Greeks fear govt selling the nation to help save it

Greeks fear govt selling the nation to help save it

Prime minister Papandreou has to carry out a radical remedy of forced auctions and fiscal austerity

And then comes the mandated deeper round of austerity measures, which will slash the wages of police officers, firefighters and other state workers who are protesting in Athens, and raise the taxes of citizens already inflamed by a recession-plagued economy and soaring joblessness.

After winning a pivotal confidence vote on his new cabinet last week, prime minister George Papandreou now has an even tougher task: to carry out a radical remedy of forced auctions and fiscal austerity for a sickened economy already in a deep slump.

The EU, the European Central Bank and the International Monetary Fund, known as the ‘troika,’ say that is the only way out for a heavily indebted Greece, while some economists say the programme resembles medieval bloodletting – a dose of pain highly unlikely to revive the patient.

Papandreou’s first task is to persuade his governing Socialist Party to pass a bill that would save or raise about $40 billion by 2015, equivalent to 12 per cent of Greece’s gross domestic product, through wage cuts and tax increases, at a time when the economy is shrinking.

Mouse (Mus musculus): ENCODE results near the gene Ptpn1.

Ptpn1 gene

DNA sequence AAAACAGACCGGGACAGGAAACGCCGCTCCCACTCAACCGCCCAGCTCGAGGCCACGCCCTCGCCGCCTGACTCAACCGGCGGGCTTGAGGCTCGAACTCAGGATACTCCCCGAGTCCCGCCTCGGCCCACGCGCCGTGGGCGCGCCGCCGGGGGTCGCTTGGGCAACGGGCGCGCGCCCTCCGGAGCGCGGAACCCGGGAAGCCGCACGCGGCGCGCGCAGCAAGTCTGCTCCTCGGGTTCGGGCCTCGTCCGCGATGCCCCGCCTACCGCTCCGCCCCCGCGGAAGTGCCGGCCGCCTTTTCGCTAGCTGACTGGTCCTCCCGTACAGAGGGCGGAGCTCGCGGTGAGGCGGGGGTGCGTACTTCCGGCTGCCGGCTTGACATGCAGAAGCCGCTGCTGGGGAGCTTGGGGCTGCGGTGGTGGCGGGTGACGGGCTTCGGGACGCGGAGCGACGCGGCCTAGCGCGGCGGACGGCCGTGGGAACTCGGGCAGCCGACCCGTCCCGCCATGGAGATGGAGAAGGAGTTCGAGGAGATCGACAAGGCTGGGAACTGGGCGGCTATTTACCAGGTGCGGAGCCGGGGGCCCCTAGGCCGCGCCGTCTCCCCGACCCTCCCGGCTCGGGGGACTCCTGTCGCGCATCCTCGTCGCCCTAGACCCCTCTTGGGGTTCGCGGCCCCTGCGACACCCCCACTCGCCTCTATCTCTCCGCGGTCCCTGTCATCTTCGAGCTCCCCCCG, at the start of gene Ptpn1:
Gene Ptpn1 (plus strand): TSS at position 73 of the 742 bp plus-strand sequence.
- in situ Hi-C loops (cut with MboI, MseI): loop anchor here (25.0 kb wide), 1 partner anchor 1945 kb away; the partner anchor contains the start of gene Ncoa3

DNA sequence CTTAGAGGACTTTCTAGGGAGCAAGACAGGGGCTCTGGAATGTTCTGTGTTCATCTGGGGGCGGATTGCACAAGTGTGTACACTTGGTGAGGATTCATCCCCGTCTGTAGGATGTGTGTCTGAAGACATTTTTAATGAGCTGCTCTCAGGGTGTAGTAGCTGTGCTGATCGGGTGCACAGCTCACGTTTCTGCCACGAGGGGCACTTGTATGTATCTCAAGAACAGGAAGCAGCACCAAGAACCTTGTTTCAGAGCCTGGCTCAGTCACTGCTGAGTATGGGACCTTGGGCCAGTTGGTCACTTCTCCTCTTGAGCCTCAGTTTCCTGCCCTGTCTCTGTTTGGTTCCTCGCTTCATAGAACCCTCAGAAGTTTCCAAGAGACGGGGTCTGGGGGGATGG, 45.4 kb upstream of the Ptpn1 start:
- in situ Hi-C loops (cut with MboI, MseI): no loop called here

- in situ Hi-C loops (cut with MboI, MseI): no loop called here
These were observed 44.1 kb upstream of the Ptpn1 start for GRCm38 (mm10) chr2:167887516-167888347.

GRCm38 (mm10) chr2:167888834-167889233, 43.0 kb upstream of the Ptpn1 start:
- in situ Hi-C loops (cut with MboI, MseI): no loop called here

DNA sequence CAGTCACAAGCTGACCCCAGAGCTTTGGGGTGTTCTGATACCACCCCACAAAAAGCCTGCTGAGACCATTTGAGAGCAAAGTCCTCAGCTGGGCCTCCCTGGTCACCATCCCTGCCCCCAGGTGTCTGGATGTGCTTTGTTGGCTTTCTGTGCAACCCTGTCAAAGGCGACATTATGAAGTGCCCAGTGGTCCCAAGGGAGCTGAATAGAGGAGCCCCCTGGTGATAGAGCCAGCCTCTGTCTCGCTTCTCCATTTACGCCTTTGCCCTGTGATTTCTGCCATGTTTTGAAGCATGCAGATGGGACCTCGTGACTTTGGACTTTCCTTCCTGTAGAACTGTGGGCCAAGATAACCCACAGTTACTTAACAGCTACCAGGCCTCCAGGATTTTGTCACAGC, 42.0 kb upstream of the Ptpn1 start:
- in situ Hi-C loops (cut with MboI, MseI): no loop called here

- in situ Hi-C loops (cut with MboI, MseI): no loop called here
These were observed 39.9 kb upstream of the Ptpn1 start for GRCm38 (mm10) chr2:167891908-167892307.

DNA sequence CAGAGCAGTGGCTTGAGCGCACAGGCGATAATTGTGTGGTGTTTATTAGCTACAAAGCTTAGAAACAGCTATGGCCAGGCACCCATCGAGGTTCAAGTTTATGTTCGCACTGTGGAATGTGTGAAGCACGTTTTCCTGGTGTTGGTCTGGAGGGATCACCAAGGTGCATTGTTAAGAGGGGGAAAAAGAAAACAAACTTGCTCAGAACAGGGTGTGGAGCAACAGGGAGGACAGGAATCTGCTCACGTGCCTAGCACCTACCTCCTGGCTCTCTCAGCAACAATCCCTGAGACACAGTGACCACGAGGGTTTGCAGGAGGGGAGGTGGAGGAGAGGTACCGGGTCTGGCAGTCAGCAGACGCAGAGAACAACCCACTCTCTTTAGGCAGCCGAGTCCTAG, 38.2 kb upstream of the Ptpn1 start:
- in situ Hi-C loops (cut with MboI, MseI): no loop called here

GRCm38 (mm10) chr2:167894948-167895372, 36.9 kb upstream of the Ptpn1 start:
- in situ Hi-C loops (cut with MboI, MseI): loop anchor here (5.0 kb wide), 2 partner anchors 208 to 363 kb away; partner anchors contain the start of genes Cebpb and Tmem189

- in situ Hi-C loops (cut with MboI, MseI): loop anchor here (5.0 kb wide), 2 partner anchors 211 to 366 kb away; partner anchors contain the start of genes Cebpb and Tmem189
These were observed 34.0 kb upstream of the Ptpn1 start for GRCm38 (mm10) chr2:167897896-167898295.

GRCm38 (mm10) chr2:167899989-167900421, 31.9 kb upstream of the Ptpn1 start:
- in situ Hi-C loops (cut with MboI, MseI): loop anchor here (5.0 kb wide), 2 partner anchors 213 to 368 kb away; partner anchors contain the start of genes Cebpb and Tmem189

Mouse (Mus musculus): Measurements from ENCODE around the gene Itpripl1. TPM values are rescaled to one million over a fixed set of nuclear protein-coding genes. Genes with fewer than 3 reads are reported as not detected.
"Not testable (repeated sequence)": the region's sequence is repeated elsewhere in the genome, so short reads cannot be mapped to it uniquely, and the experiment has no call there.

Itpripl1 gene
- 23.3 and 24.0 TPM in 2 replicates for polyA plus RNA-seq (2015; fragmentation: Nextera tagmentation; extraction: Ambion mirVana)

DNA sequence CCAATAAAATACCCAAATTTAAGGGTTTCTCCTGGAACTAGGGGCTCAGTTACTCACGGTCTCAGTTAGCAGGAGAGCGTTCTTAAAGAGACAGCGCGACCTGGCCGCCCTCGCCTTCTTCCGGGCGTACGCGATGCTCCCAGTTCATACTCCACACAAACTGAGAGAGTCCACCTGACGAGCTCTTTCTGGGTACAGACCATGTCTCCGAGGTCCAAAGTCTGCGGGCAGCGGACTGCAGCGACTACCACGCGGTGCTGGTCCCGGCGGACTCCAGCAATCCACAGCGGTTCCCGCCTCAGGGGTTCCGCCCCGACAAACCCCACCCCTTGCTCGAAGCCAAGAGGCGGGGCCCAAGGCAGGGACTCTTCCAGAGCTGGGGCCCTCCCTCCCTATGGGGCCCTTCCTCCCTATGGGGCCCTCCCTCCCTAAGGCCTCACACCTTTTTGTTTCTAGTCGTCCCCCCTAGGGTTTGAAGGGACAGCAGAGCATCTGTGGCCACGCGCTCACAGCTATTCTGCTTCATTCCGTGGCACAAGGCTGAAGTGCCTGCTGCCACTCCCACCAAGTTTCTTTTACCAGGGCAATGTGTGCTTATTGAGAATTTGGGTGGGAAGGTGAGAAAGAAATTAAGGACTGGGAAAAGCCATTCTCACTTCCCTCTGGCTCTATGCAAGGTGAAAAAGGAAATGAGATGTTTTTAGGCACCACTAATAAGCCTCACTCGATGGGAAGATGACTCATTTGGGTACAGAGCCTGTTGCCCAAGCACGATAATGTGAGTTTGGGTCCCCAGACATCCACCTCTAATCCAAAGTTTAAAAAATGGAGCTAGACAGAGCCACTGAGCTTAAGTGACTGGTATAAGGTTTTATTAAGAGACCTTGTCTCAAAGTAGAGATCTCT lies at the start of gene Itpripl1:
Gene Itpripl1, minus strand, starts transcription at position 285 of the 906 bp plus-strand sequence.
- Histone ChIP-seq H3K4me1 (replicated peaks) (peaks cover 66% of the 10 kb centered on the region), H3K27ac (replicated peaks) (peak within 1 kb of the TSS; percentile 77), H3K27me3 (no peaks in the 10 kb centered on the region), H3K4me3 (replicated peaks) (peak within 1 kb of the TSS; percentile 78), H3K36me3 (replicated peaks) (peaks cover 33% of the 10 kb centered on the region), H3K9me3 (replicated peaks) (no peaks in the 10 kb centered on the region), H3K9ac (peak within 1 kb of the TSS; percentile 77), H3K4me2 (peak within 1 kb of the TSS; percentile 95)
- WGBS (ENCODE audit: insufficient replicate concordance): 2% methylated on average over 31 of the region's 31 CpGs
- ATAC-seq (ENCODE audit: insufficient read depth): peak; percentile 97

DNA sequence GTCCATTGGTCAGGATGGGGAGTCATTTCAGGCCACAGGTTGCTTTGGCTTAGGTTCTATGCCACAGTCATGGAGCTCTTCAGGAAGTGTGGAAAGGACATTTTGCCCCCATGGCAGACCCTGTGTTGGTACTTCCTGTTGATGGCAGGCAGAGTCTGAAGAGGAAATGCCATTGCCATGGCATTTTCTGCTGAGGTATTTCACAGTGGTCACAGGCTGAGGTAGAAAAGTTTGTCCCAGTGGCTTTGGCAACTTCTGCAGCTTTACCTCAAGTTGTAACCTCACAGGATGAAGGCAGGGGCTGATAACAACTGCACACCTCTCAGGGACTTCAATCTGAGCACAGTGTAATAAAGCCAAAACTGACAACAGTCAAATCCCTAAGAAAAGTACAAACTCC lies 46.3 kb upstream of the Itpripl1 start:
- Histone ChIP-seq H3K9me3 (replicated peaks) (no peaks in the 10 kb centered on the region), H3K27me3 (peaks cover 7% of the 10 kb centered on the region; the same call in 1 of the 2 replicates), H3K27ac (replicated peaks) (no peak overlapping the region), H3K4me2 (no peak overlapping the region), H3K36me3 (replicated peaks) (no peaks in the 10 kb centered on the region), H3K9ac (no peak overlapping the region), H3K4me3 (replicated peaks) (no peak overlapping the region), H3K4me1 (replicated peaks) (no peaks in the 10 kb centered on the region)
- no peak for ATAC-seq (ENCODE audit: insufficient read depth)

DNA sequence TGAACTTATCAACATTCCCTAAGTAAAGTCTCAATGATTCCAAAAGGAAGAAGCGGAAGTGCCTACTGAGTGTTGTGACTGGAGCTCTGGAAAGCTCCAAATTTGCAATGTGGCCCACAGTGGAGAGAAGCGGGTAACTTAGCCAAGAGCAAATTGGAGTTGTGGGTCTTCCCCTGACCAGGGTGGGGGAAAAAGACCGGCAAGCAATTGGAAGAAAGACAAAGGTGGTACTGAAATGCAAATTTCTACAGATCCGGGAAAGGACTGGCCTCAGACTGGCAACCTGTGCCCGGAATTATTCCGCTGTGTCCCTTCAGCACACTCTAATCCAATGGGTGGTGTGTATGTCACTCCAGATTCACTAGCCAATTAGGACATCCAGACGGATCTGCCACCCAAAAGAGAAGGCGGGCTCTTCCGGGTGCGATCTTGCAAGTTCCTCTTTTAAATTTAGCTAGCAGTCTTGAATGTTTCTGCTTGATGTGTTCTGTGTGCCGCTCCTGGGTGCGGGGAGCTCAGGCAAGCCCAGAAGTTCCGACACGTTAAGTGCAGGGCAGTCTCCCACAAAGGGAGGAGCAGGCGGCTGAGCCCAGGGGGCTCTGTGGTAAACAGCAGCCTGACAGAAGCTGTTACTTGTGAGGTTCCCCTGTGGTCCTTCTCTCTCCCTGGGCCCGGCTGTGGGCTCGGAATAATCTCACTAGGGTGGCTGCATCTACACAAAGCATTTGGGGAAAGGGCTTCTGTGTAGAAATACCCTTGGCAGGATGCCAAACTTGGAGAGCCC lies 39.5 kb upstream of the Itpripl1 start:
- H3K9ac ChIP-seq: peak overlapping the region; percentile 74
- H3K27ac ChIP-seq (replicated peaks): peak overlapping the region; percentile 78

To put that in perspective, spending cuts and tax increases of a similar scale in the United States would amount to $1.75 trillion, considerably more sweeping than even the most far-reaching proposals for reducing the US federal budget deficit. And Greece has promised to generate another $72 billion by selling off prime state assets, which many Greeks consider a fire sale of national patrimony.

While the commitment to austerity will allow Greece access to a fresh infusion of international aid, a growing chorus of economists say that the government’s new programme will at best delay default and a restructuring of its debt, which is already more than 150 per cent of the country’s gross domestic product. Steeper budget cuts and tax increases, they say, are the enemy of economic growth, which Greece desperately needs to make its debt burden lighter.

“You cannot keep on milking the cow without feeding it,” said Konstantinos Mihalos, the president of the Hellenic Chamber of Commerce in Athens. In fact many economists fear Greece has already entered a ‘debt trap,’ where paying the interest on its mound of debt requires more and more loans. “The Greeks have been told to accept more of the medicine that has already failed to treat the disease,” said Simon Tilford, chief economist at the Centre for European Reform in London.

The Greeks have already reduced their deficit by five percentage points of the gross domestic product, “unprecedented cuts in a modern economy,” Tilford said. “But the cuts have had a much stronger negative impact on the economy than the troika imagined, and fiscal austerity has pushed the economy deep into recession. Debt can only be paid out of income, and that means growth.”

Greece does not have access to many tools to fight recession, like devaluing its currency or cutting interest rates, at least as long as it remains a member of the euro zone. Its monetary policy is controlled by the European Central Bank.

No choice